Recently I spent some time at a sea-side resort in the Eastern Cape. During one of our walks along the beach we were privileged to witness a Pied Kingfisher in action as it hunted for a meal.
The Kingfisher: Hovering while Hunting
It hovered over the shallows of the ocean, very close to the shore, trying to spy a fish to nab. As far as hovering birds go, the Pied Kingfisher is understood to be the world’s longest bird (in cm from beak to tail) and is capable of sustained hovering in still air. It’s reputed to hover more than any other Kingfisher species.
It was a joy to watch an expert hunter in action; it did a few mock-dives, but pulled out when it probably realised its prey was out of reach. After about three or four half-dives, it swooped down right into the water and came straight back out with quite a decent-sized fish (decent size in relation to the bird).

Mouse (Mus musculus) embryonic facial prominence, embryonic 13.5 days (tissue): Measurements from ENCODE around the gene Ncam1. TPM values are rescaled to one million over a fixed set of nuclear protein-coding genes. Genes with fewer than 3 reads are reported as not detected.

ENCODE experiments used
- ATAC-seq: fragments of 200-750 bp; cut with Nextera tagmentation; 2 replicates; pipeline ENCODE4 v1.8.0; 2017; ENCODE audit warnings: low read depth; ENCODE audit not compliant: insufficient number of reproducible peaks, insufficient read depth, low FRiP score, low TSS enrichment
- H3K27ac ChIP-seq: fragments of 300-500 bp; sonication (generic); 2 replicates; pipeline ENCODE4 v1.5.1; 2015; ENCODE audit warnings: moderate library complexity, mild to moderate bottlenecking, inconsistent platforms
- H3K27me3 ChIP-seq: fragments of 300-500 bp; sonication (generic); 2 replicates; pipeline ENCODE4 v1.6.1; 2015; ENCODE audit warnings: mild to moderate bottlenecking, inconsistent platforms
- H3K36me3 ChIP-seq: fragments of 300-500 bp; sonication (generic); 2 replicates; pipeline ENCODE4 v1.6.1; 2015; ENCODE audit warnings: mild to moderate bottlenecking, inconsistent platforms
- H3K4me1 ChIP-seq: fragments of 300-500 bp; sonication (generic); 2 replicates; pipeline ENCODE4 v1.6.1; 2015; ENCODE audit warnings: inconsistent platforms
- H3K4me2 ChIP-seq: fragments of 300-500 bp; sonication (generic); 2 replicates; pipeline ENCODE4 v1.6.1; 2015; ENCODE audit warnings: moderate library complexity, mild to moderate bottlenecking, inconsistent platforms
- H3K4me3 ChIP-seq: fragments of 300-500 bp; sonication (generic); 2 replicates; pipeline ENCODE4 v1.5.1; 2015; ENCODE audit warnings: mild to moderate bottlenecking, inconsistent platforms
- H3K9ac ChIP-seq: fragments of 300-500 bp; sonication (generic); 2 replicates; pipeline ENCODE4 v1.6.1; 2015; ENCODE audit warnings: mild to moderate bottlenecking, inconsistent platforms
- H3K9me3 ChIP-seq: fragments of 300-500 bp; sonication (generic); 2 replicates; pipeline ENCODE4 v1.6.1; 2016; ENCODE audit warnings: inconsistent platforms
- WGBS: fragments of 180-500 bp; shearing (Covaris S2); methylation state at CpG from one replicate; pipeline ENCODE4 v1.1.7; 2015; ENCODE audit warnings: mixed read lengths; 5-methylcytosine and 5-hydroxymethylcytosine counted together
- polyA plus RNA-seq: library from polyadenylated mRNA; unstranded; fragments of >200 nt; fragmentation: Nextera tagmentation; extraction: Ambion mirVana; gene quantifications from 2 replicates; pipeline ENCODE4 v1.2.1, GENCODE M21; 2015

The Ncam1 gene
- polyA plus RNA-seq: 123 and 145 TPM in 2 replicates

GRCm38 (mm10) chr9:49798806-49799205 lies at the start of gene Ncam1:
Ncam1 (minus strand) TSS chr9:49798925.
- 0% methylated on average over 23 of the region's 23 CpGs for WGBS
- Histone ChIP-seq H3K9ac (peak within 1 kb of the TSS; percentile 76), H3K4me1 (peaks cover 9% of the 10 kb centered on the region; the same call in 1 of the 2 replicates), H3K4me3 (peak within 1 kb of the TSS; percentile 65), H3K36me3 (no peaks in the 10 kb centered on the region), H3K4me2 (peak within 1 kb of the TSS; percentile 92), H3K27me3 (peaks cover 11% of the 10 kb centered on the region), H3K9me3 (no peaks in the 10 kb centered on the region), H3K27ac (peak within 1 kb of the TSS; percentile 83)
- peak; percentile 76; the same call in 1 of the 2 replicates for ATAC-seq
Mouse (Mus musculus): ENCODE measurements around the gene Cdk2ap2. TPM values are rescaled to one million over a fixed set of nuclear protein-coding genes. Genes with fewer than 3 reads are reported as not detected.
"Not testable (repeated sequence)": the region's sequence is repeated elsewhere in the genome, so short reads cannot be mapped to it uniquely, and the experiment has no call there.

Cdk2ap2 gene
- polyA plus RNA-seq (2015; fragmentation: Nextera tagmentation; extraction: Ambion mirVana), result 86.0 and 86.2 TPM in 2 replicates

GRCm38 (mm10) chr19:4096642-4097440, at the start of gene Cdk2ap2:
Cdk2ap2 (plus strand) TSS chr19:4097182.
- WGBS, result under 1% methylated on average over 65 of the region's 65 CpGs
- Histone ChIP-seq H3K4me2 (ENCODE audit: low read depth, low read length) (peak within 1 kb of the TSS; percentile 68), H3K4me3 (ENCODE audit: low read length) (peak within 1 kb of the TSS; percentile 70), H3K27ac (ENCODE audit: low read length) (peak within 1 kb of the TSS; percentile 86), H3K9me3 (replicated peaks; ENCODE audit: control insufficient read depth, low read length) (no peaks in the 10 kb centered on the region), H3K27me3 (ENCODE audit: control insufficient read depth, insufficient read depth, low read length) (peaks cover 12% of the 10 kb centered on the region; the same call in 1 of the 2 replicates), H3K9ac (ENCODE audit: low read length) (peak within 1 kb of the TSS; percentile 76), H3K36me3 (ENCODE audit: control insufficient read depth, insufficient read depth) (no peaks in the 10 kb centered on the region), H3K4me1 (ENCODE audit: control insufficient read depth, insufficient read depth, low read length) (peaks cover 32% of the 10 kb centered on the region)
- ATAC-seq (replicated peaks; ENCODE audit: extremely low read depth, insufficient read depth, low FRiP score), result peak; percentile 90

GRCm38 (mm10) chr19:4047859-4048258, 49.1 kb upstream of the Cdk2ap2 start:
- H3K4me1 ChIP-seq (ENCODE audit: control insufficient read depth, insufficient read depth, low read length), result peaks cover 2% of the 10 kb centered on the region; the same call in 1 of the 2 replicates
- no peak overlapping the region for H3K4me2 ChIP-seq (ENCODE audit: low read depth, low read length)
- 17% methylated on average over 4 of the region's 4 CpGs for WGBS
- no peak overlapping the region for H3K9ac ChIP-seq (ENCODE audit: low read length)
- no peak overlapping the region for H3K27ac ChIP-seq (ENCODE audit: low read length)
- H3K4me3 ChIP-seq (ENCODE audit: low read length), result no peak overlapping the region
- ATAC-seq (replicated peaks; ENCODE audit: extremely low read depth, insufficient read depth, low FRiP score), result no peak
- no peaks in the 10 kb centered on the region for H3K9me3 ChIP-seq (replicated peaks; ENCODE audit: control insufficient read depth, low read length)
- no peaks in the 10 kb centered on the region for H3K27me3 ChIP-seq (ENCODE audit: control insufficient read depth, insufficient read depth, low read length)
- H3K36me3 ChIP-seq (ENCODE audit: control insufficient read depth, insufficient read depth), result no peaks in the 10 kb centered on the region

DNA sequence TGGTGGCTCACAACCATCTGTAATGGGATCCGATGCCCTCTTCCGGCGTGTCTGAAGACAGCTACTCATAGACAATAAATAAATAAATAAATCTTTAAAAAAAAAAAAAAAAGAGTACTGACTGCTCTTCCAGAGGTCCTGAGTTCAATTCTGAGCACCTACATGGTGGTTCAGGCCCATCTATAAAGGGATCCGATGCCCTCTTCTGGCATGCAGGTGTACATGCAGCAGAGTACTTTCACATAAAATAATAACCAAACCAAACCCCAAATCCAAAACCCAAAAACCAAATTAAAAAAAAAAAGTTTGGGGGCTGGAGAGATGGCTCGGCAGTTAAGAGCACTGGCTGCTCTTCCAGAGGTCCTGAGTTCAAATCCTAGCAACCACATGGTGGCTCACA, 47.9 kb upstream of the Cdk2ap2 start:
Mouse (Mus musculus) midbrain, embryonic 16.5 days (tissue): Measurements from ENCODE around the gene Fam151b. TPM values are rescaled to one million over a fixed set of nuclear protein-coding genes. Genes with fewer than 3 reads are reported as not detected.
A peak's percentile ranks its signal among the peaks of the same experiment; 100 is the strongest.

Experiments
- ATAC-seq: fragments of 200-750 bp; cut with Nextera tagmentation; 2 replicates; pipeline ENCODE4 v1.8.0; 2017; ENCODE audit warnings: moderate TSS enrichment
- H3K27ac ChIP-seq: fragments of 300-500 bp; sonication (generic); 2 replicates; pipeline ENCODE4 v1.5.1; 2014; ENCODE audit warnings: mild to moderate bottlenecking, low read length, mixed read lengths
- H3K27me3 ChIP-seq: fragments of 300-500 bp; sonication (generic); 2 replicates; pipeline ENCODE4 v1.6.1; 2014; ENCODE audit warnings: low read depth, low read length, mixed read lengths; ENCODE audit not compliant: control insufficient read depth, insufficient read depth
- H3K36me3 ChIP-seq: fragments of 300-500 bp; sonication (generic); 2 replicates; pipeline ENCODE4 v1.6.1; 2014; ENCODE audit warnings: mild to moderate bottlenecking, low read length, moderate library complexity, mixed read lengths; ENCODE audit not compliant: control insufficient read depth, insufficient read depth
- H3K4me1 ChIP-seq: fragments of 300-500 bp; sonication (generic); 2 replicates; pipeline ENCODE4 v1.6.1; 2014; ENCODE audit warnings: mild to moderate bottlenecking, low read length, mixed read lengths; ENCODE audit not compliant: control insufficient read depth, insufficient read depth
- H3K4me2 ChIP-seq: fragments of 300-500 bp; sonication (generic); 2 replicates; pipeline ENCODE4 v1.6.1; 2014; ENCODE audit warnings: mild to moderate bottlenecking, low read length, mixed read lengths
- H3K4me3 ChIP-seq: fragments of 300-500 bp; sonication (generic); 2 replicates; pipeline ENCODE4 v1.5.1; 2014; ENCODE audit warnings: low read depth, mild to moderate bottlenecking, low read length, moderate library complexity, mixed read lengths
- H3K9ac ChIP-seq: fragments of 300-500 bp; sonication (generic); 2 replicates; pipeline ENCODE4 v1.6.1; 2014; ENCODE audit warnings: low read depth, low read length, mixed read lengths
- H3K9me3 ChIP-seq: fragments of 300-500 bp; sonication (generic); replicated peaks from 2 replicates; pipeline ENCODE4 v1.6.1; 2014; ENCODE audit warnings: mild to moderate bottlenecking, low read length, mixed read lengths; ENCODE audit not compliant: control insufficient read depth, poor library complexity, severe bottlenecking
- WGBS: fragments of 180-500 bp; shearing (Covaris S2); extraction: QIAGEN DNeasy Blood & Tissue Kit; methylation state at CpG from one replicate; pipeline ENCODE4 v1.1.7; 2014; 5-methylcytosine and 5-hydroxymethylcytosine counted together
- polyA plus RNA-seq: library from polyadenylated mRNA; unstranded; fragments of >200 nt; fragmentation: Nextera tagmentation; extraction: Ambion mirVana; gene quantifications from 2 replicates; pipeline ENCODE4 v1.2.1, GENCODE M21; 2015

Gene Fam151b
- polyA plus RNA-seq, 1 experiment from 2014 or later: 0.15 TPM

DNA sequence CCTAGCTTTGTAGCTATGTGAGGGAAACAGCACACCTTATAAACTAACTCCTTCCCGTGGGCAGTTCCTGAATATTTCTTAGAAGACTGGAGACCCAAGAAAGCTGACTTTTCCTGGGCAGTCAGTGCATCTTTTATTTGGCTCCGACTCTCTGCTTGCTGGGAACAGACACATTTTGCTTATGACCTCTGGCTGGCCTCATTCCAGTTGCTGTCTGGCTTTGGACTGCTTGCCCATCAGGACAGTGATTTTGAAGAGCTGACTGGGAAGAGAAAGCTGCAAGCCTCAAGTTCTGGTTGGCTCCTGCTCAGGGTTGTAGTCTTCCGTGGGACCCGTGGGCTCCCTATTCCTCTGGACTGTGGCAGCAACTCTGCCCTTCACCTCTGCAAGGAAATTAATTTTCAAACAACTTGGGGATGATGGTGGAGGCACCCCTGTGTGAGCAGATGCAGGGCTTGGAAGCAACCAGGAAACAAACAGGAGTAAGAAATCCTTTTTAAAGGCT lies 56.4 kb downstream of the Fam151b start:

It then flew with its catch to a tree on the beach not very far from us. After scoping out the surroundings the Kingfisher gobbled down the fish, with us as an intrigued audience.
Click play to watch the video of the ‘Kingfisher and the Fish’.
Appearance and Location of a Kingfisher:
The Pied Kingfisher is located quite widely across the southern part of Africa, as well as the western regions of Asia. They are distinctively identified by their black and white plumage.
The males have a double band across the breast while females have a single one that seems ‘broken’ in the middle. This is commonly referred to as the ‘bra’ and is the usual identifying mark of the bird. Along with the Giant Kingfisher, it is the only species which does not have any blue plumage.
In the coastal regions ofSouthern Africait should not be mistaken with the Brown Hooded Kingfisher which is also found in the area. The main difference being that the Brown Hooded Kingfisher, strangely, actually only eats insects and not fish.
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